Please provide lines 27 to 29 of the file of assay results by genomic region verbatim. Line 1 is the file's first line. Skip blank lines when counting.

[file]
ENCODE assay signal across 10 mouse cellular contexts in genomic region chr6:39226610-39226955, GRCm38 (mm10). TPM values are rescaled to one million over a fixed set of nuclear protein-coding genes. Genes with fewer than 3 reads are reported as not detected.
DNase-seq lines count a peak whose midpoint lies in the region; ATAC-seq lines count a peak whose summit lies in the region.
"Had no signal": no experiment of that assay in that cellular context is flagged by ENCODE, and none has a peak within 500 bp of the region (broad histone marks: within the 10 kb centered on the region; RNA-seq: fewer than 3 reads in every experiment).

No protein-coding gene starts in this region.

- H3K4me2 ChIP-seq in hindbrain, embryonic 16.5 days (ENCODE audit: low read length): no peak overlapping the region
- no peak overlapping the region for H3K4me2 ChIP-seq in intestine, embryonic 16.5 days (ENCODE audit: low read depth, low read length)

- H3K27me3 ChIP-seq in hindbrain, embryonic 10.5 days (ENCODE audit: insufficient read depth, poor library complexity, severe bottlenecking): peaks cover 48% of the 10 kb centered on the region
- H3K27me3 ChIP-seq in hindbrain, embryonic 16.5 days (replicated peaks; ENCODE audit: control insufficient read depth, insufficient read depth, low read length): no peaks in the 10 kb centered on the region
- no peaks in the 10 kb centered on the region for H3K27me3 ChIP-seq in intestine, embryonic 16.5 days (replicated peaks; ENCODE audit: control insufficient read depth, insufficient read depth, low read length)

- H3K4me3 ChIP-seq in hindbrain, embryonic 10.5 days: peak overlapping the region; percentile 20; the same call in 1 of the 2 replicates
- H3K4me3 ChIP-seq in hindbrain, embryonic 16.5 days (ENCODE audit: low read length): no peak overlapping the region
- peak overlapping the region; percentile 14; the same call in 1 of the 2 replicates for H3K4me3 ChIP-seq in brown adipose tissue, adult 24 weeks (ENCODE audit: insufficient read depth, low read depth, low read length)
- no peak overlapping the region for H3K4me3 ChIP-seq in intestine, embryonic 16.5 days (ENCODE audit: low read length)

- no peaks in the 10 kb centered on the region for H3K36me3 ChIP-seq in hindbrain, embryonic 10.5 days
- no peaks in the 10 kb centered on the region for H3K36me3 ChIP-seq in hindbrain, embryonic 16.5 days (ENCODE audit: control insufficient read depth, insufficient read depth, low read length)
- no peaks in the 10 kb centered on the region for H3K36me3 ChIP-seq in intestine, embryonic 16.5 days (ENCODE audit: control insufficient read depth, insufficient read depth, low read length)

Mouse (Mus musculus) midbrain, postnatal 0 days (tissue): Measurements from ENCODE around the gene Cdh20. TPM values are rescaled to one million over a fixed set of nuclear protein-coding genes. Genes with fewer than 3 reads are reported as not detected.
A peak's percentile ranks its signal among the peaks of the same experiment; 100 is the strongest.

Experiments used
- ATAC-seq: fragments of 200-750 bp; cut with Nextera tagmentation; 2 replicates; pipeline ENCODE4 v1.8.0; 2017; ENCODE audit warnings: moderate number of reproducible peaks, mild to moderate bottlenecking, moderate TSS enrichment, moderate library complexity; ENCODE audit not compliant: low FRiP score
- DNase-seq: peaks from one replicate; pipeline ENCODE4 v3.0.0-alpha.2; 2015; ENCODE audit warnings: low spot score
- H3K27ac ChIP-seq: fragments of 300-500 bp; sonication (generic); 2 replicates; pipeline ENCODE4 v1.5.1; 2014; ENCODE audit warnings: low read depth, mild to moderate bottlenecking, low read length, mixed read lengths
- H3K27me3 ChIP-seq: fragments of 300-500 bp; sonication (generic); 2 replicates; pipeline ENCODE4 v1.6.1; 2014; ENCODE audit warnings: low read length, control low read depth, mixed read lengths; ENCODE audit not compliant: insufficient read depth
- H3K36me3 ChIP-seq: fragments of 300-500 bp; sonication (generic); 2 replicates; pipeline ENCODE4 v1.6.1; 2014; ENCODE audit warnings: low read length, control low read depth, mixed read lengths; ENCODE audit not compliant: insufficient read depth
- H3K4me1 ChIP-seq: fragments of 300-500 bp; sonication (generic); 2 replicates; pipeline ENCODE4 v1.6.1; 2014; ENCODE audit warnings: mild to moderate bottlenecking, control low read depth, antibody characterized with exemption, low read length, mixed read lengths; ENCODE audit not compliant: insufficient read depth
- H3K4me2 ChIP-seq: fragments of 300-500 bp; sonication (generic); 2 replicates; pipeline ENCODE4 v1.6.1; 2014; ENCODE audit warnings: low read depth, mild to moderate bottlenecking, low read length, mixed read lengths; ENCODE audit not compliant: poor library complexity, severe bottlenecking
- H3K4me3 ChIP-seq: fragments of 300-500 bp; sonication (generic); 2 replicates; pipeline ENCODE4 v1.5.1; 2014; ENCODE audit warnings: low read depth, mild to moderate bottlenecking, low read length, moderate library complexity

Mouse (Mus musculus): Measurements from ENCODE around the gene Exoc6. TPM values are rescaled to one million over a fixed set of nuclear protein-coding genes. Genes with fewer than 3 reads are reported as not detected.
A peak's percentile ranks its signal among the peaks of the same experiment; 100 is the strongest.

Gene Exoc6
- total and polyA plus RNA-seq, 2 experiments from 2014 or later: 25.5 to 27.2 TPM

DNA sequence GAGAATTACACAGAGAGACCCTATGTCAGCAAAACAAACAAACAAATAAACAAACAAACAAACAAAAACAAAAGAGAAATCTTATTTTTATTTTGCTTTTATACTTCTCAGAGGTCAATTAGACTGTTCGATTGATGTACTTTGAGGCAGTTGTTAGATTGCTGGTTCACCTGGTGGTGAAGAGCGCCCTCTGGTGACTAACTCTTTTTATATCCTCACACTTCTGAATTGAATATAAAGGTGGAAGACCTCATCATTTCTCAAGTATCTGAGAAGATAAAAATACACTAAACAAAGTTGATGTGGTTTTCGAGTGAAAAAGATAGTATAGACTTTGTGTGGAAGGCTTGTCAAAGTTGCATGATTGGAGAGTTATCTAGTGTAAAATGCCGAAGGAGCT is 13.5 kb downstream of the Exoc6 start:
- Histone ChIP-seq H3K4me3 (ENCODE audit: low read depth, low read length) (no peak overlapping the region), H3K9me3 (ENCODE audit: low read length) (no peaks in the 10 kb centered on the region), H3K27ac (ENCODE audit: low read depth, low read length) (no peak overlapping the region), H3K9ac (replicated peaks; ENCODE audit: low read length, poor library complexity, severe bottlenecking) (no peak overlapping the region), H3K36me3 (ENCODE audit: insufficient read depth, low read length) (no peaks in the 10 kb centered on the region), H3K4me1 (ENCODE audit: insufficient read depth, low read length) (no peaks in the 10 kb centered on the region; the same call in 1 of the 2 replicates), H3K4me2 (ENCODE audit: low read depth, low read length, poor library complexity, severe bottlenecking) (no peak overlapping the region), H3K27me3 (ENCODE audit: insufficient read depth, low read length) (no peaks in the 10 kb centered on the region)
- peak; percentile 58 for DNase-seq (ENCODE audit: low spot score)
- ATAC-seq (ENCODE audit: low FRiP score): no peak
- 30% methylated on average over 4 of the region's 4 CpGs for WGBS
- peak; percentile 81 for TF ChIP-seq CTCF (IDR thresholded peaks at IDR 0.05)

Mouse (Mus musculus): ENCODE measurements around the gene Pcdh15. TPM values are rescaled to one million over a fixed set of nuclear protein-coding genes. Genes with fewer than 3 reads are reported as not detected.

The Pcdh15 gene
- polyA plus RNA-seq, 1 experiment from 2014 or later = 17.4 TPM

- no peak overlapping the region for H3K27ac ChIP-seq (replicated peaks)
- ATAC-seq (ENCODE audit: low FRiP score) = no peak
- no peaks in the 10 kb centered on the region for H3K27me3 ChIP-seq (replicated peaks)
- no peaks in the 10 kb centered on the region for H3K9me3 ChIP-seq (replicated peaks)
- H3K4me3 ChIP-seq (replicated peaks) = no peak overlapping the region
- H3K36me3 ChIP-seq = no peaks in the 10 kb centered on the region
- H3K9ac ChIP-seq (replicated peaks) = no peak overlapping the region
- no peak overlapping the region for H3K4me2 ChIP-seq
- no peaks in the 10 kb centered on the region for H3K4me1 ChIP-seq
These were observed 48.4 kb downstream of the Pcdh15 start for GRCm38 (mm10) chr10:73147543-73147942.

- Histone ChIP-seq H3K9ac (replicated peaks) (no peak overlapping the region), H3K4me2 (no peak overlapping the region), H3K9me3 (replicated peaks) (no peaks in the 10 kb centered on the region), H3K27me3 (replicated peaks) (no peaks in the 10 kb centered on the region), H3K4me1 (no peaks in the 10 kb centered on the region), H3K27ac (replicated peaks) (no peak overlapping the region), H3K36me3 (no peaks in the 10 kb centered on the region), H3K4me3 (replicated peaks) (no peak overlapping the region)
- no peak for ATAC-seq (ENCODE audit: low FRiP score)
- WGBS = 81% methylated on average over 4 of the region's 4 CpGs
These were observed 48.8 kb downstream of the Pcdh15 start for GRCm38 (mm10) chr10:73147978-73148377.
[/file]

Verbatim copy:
- H3K4me3 ChIP-seq: fragments of 300-500 bp; sonication (generic); 2 replicates; pipeline ENCODE4 v1.5.1; 2014; ENCODE audit warnings: low read depth, mild to moderate bottlenecking, low read length, moderate library complexity

Mouse (Mus musculus): Measurements from ENCODE around the gene Exoc6. TPM values are rescaled to one million over a fixed set of nuclear protein-coding genes. Genes with fewer than 3 reads are reported as not detected.
A peak's percentile ranks its signal among the peaks of the same experiment; 100 is the strongest.